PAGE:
Elderberry wine can be a most delicious table wine. Usually it’s made as a sweet red wine, however variations to suit one’s palate range from dry to a port-type wine. For those winemakers impatiently waiting for the fall harvest of grapes, looking for the late spring Elderberry flower can provide two rewards. The first reward is, of course, that some wine makers find wine made from the Elderberry flower to be quite nice, however, it is a little off flavor to me. What I notice most is its strong bouquet. Following the practices of some European countries, Elderflower wine can be blended in small quantities to help improve the bouquet of dull wines. I have read that at one time it was illegal to make Elderflower wine in France, as some clever winemakers would take a lower quality wine and upgrade it by the addition of Elderflower wine. The second reward to looking for Elderberry flowers is, it is much easier to spot Elderberry bushes when they are covered with beautiful large white, flat-topped clusters of flowers. In late August and early September, when the bushes are covered with dark clusters of small berries, spotting them is vary difficult. I always take note of their location in the spring for early fall harvesting. Elderberries usually are found along roadside ditches, railroad right-of-ways, streams, fence rows, and edges of ponds. If you have the opportunity to find commercial Elderberries, you will find that they are much easier to process than the wild variety. The berries are 4 or 5 times larger than wild fruit.
During the first week of September, the majority of clusters will be ripe for the picking. Picking Elderberry clusters is fairly easy, although they can be in quite dense foliage and a bit of a reach. I take a small paring knife and 4 or 5 paper grocery sacks to put the clusters into. Using the knife to break the cluster’s stem off (or just using your fingers), I look for the larger, darker berries, trying to avoid reddish colored and smaller ones. You will find clusters varying from green berries to clusters that are already drying up from being over ripe and mostly picked over by the birds. The beauty of this divergence is it allows a longer harvest interval, usually lasting a week to two weeks. Never mind the mosquitoes, after all, this is Minnesota!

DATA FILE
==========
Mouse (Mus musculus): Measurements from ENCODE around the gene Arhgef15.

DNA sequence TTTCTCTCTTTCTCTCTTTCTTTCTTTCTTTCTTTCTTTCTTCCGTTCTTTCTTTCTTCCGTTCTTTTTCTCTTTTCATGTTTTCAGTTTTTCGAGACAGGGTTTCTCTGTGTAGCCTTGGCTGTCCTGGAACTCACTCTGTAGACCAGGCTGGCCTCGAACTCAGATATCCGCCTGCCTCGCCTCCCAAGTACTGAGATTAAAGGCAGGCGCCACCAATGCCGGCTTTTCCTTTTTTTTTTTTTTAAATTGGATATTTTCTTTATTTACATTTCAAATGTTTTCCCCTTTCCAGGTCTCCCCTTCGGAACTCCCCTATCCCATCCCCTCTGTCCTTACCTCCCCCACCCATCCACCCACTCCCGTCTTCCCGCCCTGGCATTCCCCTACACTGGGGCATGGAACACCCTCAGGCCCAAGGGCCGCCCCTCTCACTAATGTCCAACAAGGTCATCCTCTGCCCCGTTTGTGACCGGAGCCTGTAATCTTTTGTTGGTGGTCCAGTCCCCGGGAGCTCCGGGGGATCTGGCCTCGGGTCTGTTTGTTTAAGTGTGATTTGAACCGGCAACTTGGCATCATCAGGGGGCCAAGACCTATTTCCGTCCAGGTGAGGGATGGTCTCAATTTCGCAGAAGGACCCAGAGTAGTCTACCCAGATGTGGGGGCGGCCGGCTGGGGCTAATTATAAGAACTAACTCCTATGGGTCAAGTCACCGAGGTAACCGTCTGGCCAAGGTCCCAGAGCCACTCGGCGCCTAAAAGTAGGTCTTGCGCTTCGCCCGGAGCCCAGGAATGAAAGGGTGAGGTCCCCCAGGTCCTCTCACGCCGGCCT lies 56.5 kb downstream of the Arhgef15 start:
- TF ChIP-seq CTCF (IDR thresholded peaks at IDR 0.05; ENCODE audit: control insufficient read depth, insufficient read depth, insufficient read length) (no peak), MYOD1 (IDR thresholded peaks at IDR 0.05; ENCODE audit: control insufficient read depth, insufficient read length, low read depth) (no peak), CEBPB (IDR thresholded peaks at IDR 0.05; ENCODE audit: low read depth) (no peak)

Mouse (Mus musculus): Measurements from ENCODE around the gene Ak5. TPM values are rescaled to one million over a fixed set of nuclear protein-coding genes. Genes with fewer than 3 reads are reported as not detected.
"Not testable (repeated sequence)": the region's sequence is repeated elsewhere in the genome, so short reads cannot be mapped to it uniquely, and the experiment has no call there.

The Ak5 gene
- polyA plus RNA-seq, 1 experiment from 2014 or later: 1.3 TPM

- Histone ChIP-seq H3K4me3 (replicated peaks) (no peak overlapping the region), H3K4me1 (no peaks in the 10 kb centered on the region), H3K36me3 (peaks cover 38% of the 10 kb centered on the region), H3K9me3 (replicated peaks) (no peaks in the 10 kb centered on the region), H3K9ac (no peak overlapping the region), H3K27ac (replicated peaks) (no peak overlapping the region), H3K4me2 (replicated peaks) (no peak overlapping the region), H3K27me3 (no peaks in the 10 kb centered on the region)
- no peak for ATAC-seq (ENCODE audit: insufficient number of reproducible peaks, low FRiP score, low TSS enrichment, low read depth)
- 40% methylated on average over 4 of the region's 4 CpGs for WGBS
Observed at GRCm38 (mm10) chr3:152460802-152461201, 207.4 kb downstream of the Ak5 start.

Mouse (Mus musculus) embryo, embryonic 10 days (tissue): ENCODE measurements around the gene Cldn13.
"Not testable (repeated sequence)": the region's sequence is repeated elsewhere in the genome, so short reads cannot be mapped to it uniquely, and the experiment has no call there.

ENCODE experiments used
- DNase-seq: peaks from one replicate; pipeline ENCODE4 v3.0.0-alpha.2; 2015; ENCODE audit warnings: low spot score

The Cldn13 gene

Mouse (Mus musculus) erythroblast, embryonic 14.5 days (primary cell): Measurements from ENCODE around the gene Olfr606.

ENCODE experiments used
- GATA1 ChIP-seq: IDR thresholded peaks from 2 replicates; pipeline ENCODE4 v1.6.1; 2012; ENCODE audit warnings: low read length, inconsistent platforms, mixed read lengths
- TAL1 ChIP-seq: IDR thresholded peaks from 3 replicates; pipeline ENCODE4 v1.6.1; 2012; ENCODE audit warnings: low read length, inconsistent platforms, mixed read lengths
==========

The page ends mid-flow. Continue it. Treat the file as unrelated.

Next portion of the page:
Processing the Elderberries consists of freezing the berries first and then stripping the fruit from the stems. I have found that rolling the berries between the fingers and the palm of the hand works fairly well. Let them fall into a large pan as you “roll” them off the stems. Don’t worry about every berry, as there are plenty more in the bag. Also, don’t pick any individual green berries that may be present in the cluster if you can avoid it. Next put the berries in a sink full of cold water to wash off the dust, debris, and bugs from the berries. Remove the berries from the water, weight them, and place in a pan or pot, with the berries just covered with water. Bring the berries to a slow boil and hold them at a slow boil until they turn a buff color. Place them in a straining bag and squeeze out the juice. It’s a bit hot on the hands straining the berries, rubber gloves may help. You’ll get about .65 quarts of juice per 1 pound of Elderberries. Pour the juice into a 5 gal carboy. To process the Golden raisins, place some into a food processor with a little water and blend till the raisins are broken up. Wet your hands and form ropes out of the raisins and feed them into the top of the carboy. Add water to the sugar; bring to a boil until the liquid (simple syrup) clears. Then allow the simple syrup to cool for a bit before adding to the carboy. Add the Citric acid (not tartaric acid), Yeast nutrient, Sulfite, and cold water to make up 5 gals of must. Leave sufficient air space to allow for early rapid fermentation. Add the Yeast when the must temperature has dropped below 110 degrees. Insert air lock and ferment on. You can top off the carboy with water after the fermentation has slowed. Allow the wine to sit for 8 to 10 months in a cool darken place, and then transfer to a clean carboy, taste and adjust, if necessary, with Citric acid, tannins, and sugar to suit your preference. Then add ¼ tsp potassium metabisulfite and sufficient water to top off the carboy. After another two to four months, taste for preference and adjust if necessary, test sulfite level and bottle. I recommend holding the wine for a year before drinking, as Elderberry is a little “rough” when first put into the bottle and requires time before it takes on a smooth, full body and will improve with age.
(Editor's note: Local wine-making supply stores do sell large tins of elderberries, if you prefer not to harvest them yourself. Also, you may wish to do the primary fermentation in an open container such as a plastic pail.)